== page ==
"I've seen the movies of that start hundreds of times since. Andy Granatelli gave me the film of the race. It came out in the papers that i said that maybe I didn't get bumped. Plain and simple. You slow down the film and there's no other conclusion you can come to.

"In that crash forty percent of my body was burned. Parts of my kneecap were smashed. My left hand was burned so bad that the tips of all the fingers were amputated. My other hand - the fingers are at different angles to each other, which you don't really notice most of the time 'cause the hand's not spread open in ordinary circumstances. Over the left hand I wear a glove, a black glove.

"When I finally did come back to racing, the other drivers didn't coddle me about what I'd been through. One driver, when he saw me, made a claw of his hand and with that warped fist, waved and said, "Hi, how are you?" Billy Vukovich called me after I'd been out of the hospital a while and said "We just want to tell you we just inducted you into the Crispy Critter Club."

"By then, I could laugh about it. For a while though, it was touch and go. I was in the Michigan Burn Center for two and a half months. They were going to cut off the left hand at first, but the doctor felt he could save it. I had a lot of skin grafts on it.

"When somebody's hurt, he goes through a helluva rehabilitation process. I had to learn to walk again. When they got me up to walk, I'd get dizzy and go sit back down. Then they had two big fellas, two great big fellas, come in and lift me up and hold me up in the air and let me try and move my legs. But I didn't have enough muscles to do anything. I couldn't walk at all.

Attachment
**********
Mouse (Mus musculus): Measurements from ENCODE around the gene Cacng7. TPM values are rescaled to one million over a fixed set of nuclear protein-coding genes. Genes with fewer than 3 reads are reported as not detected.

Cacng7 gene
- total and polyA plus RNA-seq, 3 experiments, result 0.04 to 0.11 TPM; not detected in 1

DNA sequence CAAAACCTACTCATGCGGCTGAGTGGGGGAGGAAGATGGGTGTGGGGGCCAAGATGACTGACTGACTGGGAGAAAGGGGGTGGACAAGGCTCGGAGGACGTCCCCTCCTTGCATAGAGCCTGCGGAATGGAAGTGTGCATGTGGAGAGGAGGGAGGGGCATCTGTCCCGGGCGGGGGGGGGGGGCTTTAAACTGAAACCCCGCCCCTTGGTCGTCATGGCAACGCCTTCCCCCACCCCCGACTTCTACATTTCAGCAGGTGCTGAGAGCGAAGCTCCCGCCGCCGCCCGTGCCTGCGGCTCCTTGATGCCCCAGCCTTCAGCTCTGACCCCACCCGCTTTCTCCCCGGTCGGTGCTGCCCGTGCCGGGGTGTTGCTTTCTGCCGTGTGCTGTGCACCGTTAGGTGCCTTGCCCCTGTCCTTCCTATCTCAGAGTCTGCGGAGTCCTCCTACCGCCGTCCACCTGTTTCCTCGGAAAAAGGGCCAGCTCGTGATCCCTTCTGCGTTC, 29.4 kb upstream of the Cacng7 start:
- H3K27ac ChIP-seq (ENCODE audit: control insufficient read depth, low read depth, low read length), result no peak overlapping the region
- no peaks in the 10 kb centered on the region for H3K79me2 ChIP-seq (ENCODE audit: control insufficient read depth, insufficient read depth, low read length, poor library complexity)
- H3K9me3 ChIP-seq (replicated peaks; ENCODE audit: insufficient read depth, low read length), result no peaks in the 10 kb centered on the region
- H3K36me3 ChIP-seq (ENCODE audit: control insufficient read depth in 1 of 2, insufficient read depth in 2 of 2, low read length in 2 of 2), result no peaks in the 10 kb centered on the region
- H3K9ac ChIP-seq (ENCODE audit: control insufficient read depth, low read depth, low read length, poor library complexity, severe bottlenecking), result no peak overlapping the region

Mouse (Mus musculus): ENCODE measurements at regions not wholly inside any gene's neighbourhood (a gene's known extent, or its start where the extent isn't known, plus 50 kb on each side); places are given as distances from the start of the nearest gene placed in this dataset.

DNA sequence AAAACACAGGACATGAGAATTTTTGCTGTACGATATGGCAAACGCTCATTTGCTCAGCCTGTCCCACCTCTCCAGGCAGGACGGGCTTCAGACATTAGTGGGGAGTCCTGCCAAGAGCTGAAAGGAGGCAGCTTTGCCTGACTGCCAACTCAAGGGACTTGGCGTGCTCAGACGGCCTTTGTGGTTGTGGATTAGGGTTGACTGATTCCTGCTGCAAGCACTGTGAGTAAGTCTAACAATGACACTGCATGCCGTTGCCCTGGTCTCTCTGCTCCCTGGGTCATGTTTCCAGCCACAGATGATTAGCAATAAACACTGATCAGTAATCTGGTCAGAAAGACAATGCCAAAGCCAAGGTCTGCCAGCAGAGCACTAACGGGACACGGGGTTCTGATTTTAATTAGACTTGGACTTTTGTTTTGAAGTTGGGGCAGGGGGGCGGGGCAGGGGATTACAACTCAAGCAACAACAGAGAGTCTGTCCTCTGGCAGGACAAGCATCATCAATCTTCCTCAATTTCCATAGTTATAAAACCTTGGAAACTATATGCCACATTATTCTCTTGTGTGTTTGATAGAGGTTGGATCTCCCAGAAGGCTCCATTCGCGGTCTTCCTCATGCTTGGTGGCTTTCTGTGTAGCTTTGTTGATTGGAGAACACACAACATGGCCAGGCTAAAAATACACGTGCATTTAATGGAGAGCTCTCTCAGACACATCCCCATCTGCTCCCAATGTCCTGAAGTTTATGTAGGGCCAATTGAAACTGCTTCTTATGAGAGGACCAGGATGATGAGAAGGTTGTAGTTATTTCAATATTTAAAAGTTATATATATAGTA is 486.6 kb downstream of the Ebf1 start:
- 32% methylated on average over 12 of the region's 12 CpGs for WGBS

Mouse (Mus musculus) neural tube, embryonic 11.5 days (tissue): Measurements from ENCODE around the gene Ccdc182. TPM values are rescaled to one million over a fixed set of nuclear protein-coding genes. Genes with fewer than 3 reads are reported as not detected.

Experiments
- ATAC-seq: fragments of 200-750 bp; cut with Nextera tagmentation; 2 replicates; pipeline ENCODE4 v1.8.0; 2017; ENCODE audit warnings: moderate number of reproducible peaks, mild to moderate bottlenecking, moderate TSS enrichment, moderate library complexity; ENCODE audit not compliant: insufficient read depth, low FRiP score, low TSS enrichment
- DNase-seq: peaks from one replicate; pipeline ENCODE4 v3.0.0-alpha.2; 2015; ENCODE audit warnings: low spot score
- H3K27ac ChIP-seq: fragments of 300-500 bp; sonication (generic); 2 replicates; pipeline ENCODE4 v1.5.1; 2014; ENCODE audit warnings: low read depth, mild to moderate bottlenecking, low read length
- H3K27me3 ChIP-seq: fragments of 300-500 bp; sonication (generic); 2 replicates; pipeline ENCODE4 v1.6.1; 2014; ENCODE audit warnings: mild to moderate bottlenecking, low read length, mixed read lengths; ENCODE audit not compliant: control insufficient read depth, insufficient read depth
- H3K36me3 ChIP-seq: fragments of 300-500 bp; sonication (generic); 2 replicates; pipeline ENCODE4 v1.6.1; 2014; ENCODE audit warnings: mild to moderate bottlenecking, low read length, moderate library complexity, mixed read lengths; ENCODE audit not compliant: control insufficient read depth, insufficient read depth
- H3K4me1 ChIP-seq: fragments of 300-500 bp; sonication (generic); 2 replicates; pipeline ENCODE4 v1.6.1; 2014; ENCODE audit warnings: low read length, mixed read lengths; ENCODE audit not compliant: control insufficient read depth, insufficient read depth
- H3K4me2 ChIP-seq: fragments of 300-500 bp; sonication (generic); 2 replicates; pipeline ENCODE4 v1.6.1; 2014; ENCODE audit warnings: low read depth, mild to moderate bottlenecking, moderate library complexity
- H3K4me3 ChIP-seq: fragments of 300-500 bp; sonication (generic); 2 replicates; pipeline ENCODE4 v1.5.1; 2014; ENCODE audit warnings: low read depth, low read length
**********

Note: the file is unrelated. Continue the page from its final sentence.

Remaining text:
"I remember the first time I saw what I looked like. This was after I'd begun to walk on my own. There was a mirror over the sink in the bathroom. And I looked in it. And I saw myself and , honest to God, didn't believe it was me. I couldn't believe it was that bad. I had no brows and almost like a burr haircut. And I was wasted. I'd lost fifty pounds or so.

"I was astounded. I didn't cry 'til I got back to the bed. I think I cried for about two minutes. Then I thought: Well, shit. This isn't going to do any good either. But for a while I was very depressed.

"When I finally got out, I was still weak. And I set to work to build myself up. For my hands I got a box of sand. I'd splash on the alcohol and take a handful of sand and squeeze and squeese it. Then I progressed to hand grips.

"When I first got out, I remember I put on my nice-looking crepe slacks and my good-looking shirts. And I looked like a skeleton walking in them because they didn't come close to fitting. I mean, I was skinny. Eventually I began to work with the weights.

"See, that's where I was so fortunate. I've been lifting weights since I was sixteen years old. And you know, hell, I was a damn good athlete. One of the top athletes probably in the country. But after the wreck, I looked like I was fifteen years old again. A scarecrow."

Salt miraculously made it back the next year, qualifying in 14th position for the 1974 Indy 500. He made every race from then on until 1979 with a best finish of 9th in 1976.

Large Picture of 1973 500 Start

Art Pollard Tribute

Swede Savage Fan site - articles and pictures